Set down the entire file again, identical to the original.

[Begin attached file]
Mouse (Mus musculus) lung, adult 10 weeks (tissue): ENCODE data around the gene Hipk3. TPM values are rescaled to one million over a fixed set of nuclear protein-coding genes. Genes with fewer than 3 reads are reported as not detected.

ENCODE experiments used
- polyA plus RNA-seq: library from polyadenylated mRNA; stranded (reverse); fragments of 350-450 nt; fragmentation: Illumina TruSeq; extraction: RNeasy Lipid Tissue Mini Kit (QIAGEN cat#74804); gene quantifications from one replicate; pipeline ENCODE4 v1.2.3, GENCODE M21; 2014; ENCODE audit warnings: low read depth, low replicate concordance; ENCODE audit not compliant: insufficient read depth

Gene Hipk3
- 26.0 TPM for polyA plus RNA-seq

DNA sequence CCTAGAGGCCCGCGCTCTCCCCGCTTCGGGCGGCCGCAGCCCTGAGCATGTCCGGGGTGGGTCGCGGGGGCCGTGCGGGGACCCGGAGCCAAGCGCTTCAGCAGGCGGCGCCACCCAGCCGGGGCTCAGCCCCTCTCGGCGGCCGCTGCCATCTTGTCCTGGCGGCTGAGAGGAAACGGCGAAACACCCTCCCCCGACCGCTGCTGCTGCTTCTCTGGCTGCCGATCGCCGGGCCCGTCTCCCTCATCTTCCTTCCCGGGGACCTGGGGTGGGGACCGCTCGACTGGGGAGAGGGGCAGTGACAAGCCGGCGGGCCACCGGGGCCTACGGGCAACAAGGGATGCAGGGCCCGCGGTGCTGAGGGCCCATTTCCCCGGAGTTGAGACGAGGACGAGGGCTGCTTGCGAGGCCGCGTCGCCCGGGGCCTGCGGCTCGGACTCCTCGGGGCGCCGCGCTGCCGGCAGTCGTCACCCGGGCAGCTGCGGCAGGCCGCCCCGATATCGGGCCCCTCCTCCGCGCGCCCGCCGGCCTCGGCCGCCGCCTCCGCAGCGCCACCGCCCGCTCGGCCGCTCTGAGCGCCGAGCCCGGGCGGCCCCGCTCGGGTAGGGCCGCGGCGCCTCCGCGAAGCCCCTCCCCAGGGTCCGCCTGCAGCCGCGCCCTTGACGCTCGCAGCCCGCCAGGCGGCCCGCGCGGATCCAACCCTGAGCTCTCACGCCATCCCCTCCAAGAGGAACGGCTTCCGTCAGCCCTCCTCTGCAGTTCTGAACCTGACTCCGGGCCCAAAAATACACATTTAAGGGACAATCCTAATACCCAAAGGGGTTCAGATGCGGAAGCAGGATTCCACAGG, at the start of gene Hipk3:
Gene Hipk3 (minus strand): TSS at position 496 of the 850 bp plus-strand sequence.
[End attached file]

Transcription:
Mouse (Mus musculus) lung, adult 10 weeks (tissue): ENCODE data around the gene Hipk3. TPM values are rescaled to one million over a fixed set of nuclear protein-coding genes. Genes with fewer than 3 reads are reported as not detected.

ENCODE experiments used
- polyA plus RNA-seq: library from polyadenylated mRNA; stranded (reverse); fragments of 350-450 nt; fragmentation: Illumina TruSeq; extraction: RNeasy Lipid Tissue Mini Kit (QIAGEN cat#74804); gene quantifications from one replicate; pipeline ENCODE4 v1.2.3, GENCODE M21; 2014; ENCODE audit warnings: low read depth, low replicate concordance; ENCODE audit not compliant: insufficient read depth

Gene Hipk3
- 26.0 TPM for polyA plus RNA-seq

DNA sequence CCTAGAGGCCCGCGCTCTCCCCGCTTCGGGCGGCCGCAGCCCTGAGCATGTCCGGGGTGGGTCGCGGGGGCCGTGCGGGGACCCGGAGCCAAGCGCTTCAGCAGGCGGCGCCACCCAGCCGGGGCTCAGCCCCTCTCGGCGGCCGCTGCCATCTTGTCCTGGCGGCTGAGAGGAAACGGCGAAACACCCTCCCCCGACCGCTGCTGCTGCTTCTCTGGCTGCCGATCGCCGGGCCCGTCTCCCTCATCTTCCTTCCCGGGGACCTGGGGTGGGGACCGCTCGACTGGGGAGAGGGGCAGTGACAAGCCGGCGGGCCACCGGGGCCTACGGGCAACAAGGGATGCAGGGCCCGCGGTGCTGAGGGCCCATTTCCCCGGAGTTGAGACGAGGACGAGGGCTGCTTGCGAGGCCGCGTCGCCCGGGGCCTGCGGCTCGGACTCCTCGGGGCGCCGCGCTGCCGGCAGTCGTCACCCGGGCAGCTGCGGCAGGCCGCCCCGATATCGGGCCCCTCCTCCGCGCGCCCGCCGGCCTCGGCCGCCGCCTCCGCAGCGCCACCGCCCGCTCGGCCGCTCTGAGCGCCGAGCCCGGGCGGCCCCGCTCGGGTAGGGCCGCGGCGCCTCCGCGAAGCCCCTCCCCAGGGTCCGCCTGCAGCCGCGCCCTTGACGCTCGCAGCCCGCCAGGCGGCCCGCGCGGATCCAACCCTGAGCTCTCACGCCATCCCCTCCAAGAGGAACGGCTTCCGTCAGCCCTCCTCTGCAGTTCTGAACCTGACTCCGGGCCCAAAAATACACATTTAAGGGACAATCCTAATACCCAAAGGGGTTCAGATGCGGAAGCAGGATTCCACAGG, at the start of gene Hipk3:
Gene Hipk3 (minus strand): TSS at position 496 of the 850 bp plus-strand sequence.